The Beer Snob - Beer & Pubs etc

Abbot ale Paul Smith's favourite

I first discovered beer in around about 1975, with cans of Tartan at home and Double Diamond in local pubs in Great Baddow. It was later in '75 that I discovered Greene King Abbot ale, which remains my favourite beer. This should be served in the Southern fashion - hand pumped (unless anyone still serves by gravity from barrels on the bar--?) with only a light loosely formed head. In a letter to the "The Times" Newspaper, a retired publican mentions " -----the superb pubs that serve beer the way brewers intended -- solely by gravity direct from the barrel to the glass. Pumps of all kind mar the flavour" (Alan Kahn)

Update December 2011
Some good news on the beer front. Looks like better deals creeping into the Supermarkets. Morrison's have for some while had a really good range of decent bottled beers, usually with one or two of them for about £1.50 a bottle. This Christmas Sainsbury's have had good reductions on multipacks of Bottled Abbot and canned Speckled Hen. Most other Supermarkets don't seem able to offer decent discounts on anything except fizzy nonsense, (Carling/Boddington's/JSES etc)
. An interesting article in "The Times" recently does point to an increased interest in real beer. In this article, Roger Protz, the editor of Camra’s Good Beer Guide, notes “I think people have got bored with drinking the advertising, as the marketing men put it. They get bored with the big mass brands and think why can they have six pints of fizzy lager when they can have three bottles of beer with real flavour.”


This is where my snobbery comes in. Under no circumstances should any real beer be served with inches of soapy foam on top. It should not be served with the sparkler tightened. It should not be cold. It's unfortunate that advertising and marketing of many beers has convinced the undiscernng that beers should have this unnatural foam. So, any adjectives like smoothflow, creamy, extra smooth, cold, extra cold, and so on, when applied to beer mean that you are drinking an advertising campaign. And what does a widget have to do with beer?

There is a view that if a beer does not have a tight creamy head then it is flat. This is not true. Read what the experts think on CAMRA website and note this extract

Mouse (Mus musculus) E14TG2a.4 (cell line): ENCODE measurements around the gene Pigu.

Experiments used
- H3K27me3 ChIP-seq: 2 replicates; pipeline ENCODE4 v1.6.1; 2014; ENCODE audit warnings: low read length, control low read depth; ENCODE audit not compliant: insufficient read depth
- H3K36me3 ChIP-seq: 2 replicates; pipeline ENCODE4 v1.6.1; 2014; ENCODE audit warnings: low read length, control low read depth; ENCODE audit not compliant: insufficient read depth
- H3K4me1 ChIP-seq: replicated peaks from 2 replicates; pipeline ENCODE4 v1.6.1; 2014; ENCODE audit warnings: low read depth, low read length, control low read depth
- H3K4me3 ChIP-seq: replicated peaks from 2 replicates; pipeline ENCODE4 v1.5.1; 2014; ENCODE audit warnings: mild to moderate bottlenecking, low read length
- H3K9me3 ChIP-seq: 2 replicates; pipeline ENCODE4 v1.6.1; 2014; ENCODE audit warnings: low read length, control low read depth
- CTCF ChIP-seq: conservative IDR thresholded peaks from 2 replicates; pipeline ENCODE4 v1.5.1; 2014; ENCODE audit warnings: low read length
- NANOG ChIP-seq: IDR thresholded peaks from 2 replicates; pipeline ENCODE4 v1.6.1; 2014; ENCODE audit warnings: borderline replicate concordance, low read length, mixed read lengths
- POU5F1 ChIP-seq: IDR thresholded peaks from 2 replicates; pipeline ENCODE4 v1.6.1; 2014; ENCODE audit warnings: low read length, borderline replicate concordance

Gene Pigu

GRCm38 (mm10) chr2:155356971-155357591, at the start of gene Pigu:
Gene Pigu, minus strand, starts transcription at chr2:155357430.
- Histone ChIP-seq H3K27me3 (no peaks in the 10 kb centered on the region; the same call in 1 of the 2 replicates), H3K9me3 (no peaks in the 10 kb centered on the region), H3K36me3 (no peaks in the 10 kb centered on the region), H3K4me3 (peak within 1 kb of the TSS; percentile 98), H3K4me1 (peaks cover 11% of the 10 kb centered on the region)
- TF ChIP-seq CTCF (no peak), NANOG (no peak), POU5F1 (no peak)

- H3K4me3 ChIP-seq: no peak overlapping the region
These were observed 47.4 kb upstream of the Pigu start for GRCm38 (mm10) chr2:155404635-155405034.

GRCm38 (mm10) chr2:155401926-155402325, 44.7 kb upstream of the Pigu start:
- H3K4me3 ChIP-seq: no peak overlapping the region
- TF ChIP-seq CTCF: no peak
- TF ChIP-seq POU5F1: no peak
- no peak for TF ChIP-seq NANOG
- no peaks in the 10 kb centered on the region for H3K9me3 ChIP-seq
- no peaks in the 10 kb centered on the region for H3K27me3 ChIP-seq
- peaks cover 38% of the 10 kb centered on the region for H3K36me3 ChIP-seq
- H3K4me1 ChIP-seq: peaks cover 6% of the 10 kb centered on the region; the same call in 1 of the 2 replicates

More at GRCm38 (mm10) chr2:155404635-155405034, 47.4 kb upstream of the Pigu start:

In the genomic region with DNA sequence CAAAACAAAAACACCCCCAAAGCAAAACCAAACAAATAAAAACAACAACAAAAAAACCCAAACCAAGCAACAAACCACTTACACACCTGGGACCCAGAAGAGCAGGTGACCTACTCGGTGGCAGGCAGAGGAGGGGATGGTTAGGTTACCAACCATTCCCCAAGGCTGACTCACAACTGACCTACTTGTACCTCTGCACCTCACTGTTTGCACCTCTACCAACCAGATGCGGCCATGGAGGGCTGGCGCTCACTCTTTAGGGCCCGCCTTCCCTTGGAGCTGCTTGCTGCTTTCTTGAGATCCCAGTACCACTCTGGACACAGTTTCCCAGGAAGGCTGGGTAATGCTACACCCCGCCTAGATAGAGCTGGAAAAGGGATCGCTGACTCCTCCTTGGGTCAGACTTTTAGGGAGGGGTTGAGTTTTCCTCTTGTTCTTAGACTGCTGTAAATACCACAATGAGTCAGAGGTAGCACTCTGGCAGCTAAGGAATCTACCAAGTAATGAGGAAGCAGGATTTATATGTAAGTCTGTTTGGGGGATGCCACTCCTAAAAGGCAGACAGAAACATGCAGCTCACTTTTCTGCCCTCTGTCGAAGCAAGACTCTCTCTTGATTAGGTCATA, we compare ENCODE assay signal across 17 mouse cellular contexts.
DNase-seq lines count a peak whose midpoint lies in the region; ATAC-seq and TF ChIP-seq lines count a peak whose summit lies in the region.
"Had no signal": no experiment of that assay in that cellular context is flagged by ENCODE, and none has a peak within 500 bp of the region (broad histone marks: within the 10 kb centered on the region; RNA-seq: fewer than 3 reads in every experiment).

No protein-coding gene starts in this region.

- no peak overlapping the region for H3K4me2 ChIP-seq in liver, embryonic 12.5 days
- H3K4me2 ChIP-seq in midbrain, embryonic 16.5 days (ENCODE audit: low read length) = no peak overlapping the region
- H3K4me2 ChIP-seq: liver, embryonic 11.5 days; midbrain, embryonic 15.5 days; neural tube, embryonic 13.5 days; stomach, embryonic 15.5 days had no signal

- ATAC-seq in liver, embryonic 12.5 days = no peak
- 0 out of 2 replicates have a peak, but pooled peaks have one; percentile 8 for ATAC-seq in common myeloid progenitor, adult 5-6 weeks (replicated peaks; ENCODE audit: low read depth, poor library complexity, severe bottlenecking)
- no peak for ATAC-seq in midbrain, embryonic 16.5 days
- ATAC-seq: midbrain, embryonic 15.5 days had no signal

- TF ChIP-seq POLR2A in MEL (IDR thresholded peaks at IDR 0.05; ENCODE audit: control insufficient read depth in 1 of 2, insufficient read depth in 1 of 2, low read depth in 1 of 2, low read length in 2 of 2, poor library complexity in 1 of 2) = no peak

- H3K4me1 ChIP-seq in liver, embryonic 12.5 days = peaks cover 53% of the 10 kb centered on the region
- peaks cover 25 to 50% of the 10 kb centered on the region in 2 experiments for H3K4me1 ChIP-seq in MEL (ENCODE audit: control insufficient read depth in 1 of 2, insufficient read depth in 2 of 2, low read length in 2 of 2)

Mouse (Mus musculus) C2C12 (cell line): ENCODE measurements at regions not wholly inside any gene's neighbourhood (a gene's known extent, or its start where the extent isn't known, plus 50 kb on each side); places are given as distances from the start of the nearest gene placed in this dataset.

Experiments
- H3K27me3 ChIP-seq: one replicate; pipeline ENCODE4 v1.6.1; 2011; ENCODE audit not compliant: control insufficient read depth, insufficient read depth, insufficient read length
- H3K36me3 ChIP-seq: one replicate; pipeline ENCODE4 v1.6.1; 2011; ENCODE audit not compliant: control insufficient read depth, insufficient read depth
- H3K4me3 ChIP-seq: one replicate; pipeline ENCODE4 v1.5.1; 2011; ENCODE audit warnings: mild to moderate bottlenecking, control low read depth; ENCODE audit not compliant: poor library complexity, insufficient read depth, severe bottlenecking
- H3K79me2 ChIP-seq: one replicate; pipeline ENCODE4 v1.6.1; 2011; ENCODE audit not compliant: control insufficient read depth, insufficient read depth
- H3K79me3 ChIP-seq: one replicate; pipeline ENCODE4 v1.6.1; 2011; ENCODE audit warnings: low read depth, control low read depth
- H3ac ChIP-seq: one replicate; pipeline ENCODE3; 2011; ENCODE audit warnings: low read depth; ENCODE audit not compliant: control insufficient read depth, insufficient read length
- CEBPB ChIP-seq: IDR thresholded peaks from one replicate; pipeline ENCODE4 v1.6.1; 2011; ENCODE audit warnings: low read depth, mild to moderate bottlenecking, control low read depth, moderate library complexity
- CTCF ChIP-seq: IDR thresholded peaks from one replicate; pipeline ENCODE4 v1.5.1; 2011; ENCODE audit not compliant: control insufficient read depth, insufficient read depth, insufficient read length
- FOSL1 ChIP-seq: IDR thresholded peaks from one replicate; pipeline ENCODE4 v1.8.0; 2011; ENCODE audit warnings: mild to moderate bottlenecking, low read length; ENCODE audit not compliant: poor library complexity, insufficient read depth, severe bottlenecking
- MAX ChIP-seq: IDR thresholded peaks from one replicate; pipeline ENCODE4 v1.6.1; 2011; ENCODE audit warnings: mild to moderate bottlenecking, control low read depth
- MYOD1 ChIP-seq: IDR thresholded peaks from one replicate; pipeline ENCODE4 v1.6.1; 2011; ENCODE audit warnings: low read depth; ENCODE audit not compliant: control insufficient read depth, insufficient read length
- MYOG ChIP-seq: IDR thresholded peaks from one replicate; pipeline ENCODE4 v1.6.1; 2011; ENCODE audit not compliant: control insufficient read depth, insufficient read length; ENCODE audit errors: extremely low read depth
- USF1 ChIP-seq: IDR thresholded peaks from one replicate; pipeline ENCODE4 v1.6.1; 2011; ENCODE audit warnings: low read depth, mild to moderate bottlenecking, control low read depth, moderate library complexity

"There is one final point about the beer's journey to the glass. Serving beer through any handpump agitates the beer to some extent and aerates it. Some dispense systems deliberately maximise this agitation. A sparkler is a tight nozzle, normally at the end of a long 'swan-neck' tube. Beer must be forced through the tight holes, often requiring several strokes of the handpump. This agitation produces a thick creamy head; it also removes much of the natural carbonation from the body of the beer, and drives much of the hop bitterness into the head of the pint. Such dispense is traditional in some parts of the North, and beers are brewed there with this in mind. Used on other beers it leads to a different flavour balance to that intended by the brewer - the beer may become blander than the brewer wanted."

I live in Leicester and while there is no doubt there are fine beers to be had, these are ruined by this fizz misconception. In one local pub,the sparkler is permanently tightened, resulting in dreadful, foamy nonsense - and sometimes takening two or three minutes to pour while it settles. The staff are banned from loosening the sparkler, even if the customer asks. Even managers and tenants suffer this ignorance.

I won't openly condemn indivudual products (John Smith's Extra Smooth for example) I'll let others do it for me. See this Review in its original context and believe the marketing. The views expressed below are the very opposite of mine!

"Every time i go down to my local i don't think of ordering anything but a nice cool pint of John Smith's Extra Smooth.
----- For people who are really fussy about their beer, this one doesn't really have a strong distinctive flavour or aroma. If you were expecting a full bodied beer you would certainly be dissapointed, however the fact that it has a smooth texture and doesn't have any nasty lingering after-tastes makes up for this. This bitter is quite similar to Tetelys smoothflow so if you have had the chance to sample this and have enjoyed it, you should enjoy John Smith's.
The beer is Golden slightly amber color. Thick rich one inch beige head. Smooth rich malty taste with a slight dry hoppy finish. Not a huge nose but there is some malt sweetness. It is not gassey so dousn't cause bloating and flatulence like lagers.

The beer is available on tap from a pub, or in cans, both pour quite nicely giving a nice creamy head thanks to the ingenius widget in the cans.
There is not a great dea of difference between the two, but i prefer drinking it straight from the tap as it is slightly smoother despite being slightly more expensive. Prices of this product can vary depending on where you buy it. The most obvious place to buy beer would be a pub. (surely some mistake)

The thing i like most about John Smith's extra smooth is their advertisng campaign. If you have seen the adverts you will know exactly what im talking about. The John Smith's adverts are so funny it would not do them any justice if i try to explain them. I hope you find this opinion useful when considering what to order next time you are down the pub, or if you just fancy a change from lager" Thanks Dan.

Bottled Abbot
Real Cellar
Top Qualty Harvey's in the Hope, Newhaven
Best Harvey's
The Tulip, Schelmsfor 1980. Great Abbot
The Tulip